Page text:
The narrative of the conscription balls and barrel is one that opens up a discussion of the gaps in narrative that are present in the war museums I have visited in Australia and the UK. In Kafka on the Shore Murakami refers to these gaps as a lack of memory rather than a loss of memory (Murakami 2005: 66-70). Collective memory of war is shaped by the curators of museums who are compelled to follow prevailing political thinking about war. Perhaps a lack of memory is forged once the general public becomes accustomed to certain clichéd representations of events. For example, the photograph of the Vietnamese girl running down the road covered in napalm, mentioned earlier, seems to be in imminent danger of becoming a clichéd visual representation of the Vietnam War. It is displayed in the Imperial War Museum in London without a context in which younger visitors to the museum might appreciate its actual significance. Of course the image is horrific, but it does not leave one speechless; it does not render a ‘sublime’ image (cf. other research I have undertaken that does achieve this effect: McCulloch 2003: 48).

It seems that the only displays that represent unmitigated horror are Holocaust exhibitions. I refer specifically to the one in the Imperial War Museum.

Stephen Greenberg describes the use of black and white visual language of spaces or displays in this exhibition as having the effect like the blood and darkness in a Shakespearean play such as Macbeth (Macleod 2005: 230). Tom Lawson’s review of the exhibition criticizes the fact that only the victim is being identified with. He writes:

By animating the victims of the holocaust the visitor is implicitly asked to identify with those victims. The perpetrators remain comfortingly alien, but if they had been shown to have existed outside the SS and independent of an ideological mania, not to mention the huge numbers of them not members of the SS, then perhaps the visitor would have been confronted with the much more challenging reality – that it is possible to identify with a killer too. (Lawson: 179)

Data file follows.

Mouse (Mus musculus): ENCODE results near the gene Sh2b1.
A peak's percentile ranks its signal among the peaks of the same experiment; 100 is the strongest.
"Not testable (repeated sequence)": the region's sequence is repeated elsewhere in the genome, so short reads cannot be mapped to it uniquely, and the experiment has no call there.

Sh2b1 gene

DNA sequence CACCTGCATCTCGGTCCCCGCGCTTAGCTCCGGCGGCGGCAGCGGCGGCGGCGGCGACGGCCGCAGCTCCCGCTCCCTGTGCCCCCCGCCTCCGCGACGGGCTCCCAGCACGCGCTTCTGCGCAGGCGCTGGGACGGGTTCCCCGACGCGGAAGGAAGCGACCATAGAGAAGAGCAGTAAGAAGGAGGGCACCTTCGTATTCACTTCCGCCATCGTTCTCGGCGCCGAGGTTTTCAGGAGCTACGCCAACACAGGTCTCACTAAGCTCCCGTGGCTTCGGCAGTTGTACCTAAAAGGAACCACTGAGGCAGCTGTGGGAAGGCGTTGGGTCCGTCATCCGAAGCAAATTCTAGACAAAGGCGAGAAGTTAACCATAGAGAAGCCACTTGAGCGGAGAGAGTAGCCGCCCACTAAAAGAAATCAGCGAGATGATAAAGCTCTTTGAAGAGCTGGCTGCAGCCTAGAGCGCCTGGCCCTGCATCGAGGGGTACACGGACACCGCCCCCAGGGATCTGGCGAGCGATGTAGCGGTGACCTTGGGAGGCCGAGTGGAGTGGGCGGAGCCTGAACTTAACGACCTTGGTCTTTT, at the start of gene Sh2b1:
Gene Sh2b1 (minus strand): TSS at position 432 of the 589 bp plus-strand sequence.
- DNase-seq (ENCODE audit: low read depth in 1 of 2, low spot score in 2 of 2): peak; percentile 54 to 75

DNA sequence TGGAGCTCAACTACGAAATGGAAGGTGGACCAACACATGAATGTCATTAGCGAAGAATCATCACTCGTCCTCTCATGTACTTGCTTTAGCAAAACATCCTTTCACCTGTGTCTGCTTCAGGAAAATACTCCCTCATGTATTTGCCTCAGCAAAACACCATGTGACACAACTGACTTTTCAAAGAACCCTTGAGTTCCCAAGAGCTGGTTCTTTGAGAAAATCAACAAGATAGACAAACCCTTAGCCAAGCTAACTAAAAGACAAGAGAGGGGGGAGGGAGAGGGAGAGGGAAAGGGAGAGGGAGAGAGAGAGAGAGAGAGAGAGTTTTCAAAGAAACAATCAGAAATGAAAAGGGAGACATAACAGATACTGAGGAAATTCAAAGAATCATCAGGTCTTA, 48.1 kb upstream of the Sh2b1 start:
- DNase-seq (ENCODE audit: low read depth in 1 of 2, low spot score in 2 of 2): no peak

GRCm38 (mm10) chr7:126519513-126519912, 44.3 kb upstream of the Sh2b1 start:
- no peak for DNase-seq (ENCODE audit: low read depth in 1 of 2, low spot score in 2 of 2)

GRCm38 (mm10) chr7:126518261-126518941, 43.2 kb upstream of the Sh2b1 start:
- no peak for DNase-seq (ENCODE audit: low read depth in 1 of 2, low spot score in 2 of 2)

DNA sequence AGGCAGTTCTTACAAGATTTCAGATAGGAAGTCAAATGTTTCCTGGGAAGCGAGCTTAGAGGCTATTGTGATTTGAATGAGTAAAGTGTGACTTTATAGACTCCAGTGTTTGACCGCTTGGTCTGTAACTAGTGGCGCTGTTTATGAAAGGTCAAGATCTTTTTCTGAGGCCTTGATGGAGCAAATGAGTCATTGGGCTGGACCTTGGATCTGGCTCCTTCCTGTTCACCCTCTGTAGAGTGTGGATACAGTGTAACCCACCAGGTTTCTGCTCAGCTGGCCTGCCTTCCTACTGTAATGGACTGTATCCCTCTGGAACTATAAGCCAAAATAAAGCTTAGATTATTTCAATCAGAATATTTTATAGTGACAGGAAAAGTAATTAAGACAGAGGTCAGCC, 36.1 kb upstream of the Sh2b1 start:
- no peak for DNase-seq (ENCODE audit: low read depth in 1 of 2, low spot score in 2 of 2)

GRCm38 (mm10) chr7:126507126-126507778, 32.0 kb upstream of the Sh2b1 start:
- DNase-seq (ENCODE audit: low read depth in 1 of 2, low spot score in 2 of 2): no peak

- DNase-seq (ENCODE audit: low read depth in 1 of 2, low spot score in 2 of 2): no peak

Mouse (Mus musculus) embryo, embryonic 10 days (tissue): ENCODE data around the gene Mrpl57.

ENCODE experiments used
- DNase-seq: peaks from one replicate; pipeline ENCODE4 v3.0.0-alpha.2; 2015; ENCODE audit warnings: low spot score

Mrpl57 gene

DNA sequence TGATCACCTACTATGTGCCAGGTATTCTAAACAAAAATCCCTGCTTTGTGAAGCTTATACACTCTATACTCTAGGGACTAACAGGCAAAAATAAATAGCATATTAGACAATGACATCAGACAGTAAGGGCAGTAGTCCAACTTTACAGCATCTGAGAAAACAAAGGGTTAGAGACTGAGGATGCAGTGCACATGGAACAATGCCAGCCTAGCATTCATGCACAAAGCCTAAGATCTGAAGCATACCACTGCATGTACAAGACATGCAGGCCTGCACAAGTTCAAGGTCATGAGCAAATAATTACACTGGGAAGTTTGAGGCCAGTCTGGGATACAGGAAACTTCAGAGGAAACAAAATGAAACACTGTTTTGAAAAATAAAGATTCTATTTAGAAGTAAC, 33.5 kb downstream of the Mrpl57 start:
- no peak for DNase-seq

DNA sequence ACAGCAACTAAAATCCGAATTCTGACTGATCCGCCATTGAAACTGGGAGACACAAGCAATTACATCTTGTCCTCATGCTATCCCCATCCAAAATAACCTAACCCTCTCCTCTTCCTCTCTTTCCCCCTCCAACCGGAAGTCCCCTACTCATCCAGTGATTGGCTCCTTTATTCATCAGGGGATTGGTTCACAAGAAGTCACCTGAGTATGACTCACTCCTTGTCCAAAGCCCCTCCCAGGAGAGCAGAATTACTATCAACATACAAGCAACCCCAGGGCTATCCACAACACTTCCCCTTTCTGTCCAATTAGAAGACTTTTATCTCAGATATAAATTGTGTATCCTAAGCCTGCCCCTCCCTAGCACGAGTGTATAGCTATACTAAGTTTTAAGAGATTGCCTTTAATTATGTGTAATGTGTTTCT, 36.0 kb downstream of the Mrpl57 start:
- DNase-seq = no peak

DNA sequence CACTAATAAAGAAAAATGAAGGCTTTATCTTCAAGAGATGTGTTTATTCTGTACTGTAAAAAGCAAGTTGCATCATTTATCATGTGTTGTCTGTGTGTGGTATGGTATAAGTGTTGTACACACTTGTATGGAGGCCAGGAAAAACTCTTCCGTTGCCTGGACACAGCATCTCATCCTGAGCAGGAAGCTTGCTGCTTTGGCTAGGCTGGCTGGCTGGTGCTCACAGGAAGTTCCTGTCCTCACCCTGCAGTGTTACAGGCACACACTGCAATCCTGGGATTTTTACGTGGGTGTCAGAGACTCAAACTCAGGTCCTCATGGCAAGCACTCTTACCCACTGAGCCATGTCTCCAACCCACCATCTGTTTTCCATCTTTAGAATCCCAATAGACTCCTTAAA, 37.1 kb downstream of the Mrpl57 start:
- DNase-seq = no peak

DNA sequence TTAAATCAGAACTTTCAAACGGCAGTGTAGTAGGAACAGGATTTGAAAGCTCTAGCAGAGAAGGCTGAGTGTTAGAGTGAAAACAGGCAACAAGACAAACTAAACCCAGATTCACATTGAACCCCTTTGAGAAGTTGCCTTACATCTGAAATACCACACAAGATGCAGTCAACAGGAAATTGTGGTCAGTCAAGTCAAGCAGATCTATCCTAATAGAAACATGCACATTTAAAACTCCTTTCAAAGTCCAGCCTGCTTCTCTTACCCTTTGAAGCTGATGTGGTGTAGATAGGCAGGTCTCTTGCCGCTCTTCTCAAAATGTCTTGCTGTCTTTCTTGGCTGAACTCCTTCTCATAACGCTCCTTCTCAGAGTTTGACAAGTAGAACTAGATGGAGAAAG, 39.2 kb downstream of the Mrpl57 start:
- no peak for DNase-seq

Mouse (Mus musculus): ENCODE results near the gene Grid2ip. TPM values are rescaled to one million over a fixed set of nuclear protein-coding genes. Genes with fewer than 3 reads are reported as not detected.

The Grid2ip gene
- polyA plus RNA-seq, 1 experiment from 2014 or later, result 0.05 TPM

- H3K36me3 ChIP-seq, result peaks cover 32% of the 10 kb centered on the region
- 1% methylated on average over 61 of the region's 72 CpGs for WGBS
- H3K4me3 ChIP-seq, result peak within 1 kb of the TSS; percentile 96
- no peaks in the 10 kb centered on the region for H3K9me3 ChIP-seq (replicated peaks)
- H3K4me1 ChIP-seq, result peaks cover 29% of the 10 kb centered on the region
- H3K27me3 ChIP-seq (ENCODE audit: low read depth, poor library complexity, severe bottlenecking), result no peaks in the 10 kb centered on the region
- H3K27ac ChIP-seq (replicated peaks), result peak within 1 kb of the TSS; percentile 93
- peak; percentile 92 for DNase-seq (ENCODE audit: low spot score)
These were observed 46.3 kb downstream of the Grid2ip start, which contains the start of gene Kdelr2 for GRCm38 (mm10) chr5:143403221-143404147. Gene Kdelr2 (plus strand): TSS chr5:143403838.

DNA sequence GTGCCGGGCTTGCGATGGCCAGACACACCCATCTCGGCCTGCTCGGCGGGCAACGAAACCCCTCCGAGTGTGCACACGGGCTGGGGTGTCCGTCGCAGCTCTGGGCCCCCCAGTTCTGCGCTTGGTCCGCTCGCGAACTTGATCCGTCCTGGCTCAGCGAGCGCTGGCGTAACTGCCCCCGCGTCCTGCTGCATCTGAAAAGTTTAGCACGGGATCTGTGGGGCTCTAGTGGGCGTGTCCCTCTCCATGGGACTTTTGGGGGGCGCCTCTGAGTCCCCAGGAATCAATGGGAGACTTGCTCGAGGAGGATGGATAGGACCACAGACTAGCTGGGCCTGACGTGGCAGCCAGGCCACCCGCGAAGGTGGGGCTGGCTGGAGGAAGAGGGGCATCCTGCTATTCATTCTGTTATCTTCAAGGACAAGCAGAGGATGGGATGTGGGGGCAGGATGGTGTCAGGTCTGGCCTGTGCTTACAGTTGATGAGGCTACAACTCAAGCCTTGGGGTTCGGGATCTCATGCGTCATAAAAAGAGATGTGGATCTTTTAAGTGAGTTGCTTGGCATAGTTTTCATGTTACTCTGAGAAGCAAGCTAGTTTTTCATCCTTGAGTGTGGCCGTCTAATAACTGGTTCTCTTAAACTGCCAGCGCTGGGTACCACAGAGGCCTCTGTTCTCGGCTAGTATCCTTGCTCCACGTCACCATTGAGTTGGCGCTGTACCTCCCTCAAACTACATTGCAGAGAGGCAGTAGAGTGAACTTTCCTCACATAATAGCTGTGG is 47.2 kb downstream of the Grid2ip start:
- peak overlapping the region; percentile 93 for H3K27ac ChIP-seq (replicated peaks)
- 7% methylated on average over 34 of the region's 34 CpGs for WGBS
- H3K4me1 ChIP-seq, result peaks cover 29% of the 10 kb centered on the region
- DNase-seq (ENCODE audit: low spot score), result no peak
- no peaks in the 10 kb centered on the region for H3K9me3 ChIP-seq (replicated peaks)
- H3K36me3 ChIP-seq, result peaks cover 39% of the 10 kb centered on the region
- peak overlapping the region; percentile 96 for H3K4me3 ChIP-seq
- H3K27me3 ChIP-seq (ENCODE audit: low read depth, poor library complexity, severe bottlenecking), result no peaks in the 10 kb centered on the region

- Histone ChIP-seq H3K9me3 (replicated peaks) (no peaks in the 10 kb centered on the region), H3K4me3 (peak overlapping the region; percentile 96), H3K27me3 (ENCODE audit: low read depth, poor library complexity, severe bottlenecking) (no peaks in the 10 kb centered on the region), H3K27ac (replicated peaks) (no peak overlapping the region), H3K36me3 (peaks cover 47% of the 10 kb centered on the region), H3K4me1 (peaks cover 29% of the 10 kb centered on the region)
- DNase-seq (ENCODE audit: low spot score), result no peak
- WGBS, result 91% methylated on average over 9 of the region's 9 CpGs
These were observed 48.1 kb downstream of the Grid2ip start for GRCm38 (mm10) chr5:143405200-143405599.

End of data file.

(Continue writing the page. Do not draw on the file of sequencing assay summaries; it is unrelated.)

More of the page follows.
This is not to argue for a position where victims are portrayed with any less compassion, but rather for a position where a complete historical context is made available. Showing the ‘killer’ in other contexts is not to condone killing and death in any way, but merely to attempt to make sense of how these atrocities came about in the first place – the political and historical context for the Holocaust is a necessary part of that narrative.

Lawson argues that the rationale of the exhibition is not given to tell the whole story that would in turn encourage reflection. Instead, the Holocaust is awarded ‘a redemptive role for British and Western culture and history; after all Nazism was defeated by the allies – something visitors are reminded of simply through the context of the Imperial War Museum itself’ (Lawson: 182). This argument is enacted spatially within the museum:

When one looks upwards in the entrance hall one is presented with a perfectly symmetrical image, as two fighter planes hung from the ceiling appear to be emerging from the doors of the Holocaust Exhibition itself. The connection between the atrium filled with military hardware and the Holocaust gallery is confirmed when one arrives at the entrance of the exhibition, where one finds seats facing away from the exhibition and looking out across the monuments to British military might. (Lawson: 183)

Construction of spaces can create a narrative that has more impact than the image and the word.

The Australian War Memorial, in the light of debates in relation to how past wars should be remembered is currently redeveloping the post 1945 galleries to be renamed: ‘The Post 1945 Conflict Galleries’.

Figures 12 and 13: See

The need for change has been looming since a survey in 1993 revealed that more than 50% of the visitors had no personal or direct family involvement in war (AWM, Masterplan: 24). The memorial was forced to acknowledge that given that prior knowledge of Australian military history could no longer be presumed, as it was when it first opened shortly after the First World War, major changes had to be implemented in order to satisfy its visitors and keep its high profile. Assuming its original role to commemorate Australians who have died in war (AWM, Masterplan: 23), it will extend this role to include a focus on the effects of war on families and individuals and communities. It will also strive to contextualize Australia as only having entered war as a junior ally. The causes and reason for Australia’s involvement will be explored. (AWM, Masterplan: 30). The gallery master-plan discusses such changes also including the spatial layout of the galleries – should the galleries be laid out thematically or chronologically or be a blend of both? The first galleries in the Australian War Memorial were laid out chronologically. It is perhaps more fashionable now to represent history ‘rhizomically’, thematically, and as events that were not only the results of identifiable causes but were also constructed and destined to create affects from that construction. Linear explanations along a logo-centric chronologically based spectrum are no longer considered to be the only or even the most appropriate way, to represent the machinations and complexities of wars.